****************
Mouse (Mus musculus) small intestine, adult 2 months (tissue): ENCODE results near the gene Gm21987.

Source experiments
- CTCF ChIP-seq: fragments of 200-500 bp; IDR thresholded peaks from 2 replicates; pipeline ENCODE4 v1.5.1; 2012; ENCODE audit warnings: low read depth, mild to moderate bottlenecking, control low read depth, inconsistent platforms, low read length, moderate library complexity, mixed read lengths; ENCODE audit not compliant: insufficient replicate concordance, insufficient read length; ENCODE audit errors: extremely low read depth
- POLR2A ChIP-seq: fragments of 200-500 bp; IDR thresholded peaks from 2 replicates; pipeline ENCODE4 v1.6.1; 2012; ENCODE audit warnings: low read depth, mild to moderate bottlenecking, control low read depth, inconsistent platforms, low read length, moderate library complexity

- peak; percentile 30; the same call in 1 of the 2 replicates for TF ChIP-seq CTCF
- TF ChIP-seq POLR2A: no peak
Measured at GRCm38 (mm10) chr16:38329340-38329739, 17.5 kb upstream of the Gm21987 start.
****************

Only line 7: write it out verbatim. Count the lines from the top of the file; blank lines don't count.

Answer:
Measured at GRCm38 (mm10) chr16:38329340-38329739, 17.5 kb upstream of the Gm21987 start.